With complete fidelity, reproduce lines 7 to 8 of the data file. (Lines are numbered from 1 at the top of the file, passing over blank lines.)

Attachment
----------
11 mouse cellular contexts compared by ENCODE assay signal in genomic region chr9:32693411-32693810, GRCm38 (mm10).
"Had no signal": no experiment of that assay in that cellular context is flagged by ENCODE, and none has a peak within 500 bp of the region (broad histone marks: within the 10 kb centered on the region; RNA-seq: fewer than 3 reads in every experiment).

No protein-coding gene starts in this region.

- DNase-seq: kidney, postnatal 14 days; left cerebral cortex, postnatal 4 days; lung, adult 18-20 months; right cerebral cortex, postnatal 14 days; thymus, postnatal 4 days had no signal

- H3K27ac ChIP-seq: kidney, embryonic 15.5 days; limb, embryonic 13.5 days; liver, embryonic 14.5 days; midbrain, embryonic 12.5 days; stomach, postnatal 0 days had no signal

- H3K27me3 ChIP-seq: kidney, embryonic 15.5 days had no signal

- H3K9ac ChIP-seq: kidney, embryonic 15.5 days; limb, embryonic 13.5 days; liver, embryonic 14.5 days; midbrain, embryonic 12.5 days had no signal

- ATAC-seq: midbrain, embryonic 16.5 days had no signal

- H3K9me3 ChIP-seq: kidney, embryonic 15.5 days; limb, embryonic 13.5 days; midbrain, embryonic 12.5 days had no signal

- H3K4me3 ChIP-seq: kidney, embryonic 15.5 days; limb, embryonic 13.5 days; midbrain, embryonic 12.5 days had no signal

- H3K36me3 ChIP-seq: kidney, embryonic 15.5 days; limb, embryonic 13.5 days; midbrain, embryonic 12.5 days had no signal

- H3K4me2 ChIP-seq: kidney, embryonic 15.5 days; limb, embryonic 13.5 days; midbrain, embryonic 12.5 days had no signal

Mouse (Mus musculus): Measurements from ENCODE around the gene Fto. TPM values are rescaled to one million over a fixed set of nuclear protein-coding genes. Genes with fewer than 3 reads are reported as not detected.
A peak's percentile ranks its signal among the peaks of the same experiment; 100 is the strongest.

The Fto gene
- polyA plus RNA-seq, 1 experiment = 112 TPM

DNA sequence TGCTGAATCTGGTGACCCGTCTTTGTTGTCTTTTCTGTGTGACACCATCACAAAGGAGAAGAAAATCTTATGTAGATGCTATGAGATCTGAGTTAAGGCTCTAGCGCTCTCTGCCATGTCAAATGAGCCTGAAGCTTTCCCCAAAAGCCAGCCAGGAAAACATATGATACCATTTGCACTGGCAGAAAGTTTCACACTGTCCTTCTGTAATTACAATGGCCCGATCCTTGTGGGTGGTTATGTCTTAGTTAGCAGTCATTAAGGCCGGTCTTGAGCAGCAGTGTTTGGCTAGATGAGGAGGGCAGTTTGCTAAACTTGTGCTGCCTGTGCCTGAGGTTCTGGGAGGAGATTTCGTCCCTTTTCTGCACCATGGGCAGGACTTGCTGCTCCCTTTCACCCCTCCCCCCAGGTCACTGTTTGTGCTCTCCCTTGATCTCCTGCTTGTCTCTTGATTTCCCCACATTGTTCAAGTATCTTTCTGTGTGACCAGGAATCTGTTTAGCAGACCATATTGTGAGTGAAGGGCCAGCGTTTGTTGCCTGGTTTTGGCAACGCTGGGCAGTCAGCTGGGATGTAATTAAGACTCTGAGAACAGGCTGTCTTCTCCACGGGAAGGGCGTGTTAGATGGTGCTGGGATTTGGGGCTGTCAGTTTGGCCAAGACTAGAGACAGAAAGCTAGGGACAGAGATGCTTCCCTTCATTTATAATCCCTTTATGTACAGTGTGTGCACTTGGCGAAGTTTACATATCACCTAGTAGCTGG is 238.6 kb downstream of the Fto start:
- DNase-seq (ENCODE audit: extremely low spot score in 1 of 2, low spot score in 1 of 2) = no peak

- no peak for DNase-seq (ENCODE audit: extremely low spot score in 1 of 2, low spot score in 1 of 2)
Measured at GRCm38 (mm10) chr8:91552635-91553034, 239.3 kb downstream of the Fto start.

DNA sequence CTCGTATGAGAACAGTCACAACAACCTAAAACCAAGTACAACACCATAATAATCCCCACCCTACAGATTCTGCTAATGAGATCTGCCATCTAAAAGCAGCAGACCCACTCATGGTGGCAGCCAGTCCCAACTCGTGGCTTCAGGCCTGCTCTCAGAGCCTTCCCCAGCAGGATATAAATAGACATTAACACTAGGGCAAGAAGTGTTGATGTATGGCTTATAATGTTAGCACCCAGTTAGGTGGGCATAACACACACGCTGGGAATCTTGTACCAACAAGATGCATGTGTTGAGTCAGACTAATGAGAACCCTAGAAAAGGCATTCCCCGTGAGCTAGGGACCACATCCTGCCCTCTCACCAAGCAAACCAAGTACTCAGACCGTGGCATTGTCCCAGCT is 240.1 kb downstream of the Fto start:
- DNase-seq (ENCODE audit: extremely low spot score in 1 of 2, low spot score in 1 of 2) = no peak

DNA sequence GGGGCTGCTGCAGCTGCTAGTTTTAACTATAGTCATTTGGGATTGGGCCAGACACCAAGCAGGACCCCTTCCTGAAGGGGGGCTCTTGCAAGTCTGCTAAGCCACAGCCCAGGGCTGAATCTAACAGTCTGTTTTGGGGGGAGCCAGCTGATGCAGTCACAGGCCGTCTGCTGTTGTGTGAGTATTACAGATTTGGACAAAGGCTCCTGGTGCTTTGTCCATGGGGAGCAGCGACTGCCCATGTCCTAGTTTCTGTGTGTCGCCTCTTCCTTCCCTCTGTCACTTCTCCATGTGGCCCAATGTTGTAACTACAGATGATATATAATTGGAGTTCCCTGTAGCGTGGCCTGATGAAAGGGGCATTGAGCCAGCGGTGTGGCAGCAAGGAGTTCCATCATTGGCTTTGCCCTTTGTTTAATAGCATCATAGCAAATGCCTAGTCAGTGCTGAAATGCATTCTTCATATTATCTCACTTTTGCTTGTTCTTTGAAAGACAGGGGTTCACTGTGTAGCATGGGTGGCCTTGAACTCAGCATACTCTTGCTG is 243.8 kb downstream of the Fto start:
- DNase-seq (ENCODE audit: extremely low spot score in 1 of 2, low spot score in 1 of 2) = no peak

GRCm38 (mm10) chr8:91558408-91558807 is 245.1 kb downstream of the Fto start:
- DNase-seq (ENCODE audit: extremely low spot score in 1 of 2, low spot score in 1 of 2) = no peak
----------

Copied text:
- H3K9ac ChIP-seq: kidney, embryonic 15.5 days; limb, embryonic 13.5 days; liver, embryonic 14.5 days; midbrain, embryonic 12.5 days had no signal

- ATAC-seq: midbrain, embryonic 16.5 days had no signal